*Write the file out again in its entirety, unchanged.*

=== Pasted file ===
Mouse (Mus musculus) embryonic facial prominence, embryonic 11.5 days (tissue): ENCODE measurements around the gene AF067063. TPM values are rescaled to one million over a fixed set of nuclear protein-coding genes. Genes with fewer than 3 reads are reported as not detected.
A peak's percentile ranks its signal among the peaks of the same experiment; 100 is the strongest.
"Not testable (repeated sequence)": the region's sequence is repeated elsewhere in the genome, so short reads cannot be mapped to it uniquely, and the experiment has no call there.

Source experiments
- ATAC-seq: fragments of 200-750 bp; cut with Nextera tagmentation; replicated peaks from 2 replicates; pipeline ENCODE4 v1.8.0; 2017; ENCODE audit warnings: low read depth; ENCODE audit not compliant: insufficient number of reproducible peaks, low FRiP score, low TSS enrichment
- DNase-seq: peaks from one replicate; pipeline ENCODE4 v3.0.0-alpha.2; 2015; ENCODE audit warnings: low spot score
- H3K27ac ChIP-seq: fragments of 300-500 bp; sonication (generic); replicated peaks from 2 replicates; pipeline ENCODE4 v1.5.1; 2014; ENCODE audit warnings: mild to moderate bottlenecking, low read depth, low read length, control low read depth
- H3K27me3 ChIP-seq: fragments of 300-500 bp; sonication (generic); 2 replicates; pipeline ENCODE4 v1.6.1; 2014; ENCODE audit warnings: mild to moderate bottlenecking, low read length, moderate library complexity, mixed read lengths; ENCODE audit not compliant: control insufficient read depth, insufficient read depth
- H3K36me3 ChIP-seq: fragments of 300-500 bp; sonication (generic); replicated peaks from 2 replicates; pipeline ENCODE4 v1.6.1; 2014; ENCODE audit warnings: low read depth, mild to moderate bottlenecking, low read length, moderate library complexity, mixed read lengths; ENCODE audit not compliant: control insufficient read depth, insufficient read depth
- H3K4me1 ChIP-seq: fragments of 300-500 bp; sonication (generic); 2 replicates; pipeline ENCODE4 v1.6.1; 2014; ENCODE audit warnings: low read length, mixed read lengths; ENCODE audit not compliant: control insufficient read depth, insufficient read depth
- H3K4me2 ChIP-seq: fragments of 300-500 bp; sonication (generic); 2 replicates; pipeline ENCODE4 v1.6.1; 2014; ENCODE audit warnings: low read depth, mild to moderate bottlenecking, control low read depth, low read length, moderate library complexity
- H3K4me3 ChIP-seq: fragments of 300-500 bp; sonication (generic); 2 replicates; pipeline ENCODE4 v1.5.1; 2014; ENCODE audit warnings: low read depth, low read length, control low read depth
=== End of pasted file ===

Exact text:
Mouse (Mus musculus) embryonic facial prominence, embryonic 11.5 days (tissue): ENCODE measurements around the gene AF067063. TPM values are rescaled to one million over a fixed set of nuclear protein-coding genes. Genes with fewer than 3 reads are reported as not detected.
A peak's percentile ranks its signal among the peaks of the same experiment; 100 is the strongest.
"Not testable (repeated sequence)": the region's sequence is repeated elsewhere in the genome, so short reads cannot be mapped to it uniquely, and the experiment has no call there.

Source experiments
- ATAC-seq: fragments of 200-750 bp; cut with Nextera tagmentation; replicated peaks from 2 replicates; pipeline ENCODE4 v1.8.0; 2017; ENCODE audit warnings: low read depth; ENCODE audit not compliant: insufficient number of reproducible peaks, low FRiP score, low TSS enrichment
- DNase-seq: peaks from one replicate; pipeline ENCODE4 v3.0.0-alpha.2; 2015; ENCODE audit warnings: low spot score
- H3K27ac ChIP-seq: fragments of 300-500 bp; sonication (generic); replicated peaks from 2 replicates; pipeline ENCODE4 v1.5.1; 2014; ENCODE audit warnings: mild to moderate bottlenecking, low read depth, low read length, control low read depth
- H3K27me3 ChIP-seq: fragments of 300-500 bp; sonication (generic); 2 replicates; pipeline ENCODE4 v1.6.1; 2014; ENCODE audit warnings: mild to moderate bottlenecking, low read length, moderate library complexity, mixed read lengths; ENCODE audit not compliant: control insufficient read depth, insufficient read depth
- H3K36me3 ChIP-seq: fragments of 300-500 bp; sonication (generic); replicated peaks from 2 replicates; pipeline ENCODE4 v1.6.1; 2014; ENCODE audit warnings: low read depth, mild to moderate bottlenecking, low read length, moderate library complexity, mixed read lengths; ENCODE audit not compliant: control insufficient read depth, insufficient read depth
- H3K4me1 ChIP-seq: fragments of 300-500 bp; sonication (generic); 2 replicates; pipeline ENCODE4 v1.6.1; 2014; ENCODE audit warnings: low read length, mixed read lengths; ENCODE audit not compliant: control insufficient read depth, insufficient read depth
- H3K4me2 ChIP-seq: fragments of 300-500 bp; sonication (generic); 2 replicates; pipeline ENCODE4 v1.6.1; 2014; ENCODE audit warnings: low read depth, mild to moderate bottlenecking, control low read depth, low read length, moderate library complexity
- H3K4me3 ChIP-seq: fragments of 300-500 bp; sonication (generic); 2 replicates; pipeline ENCODE4 v1.5.1; 2014; ENCODE audit warnings: low read depth, low read length, control low read depth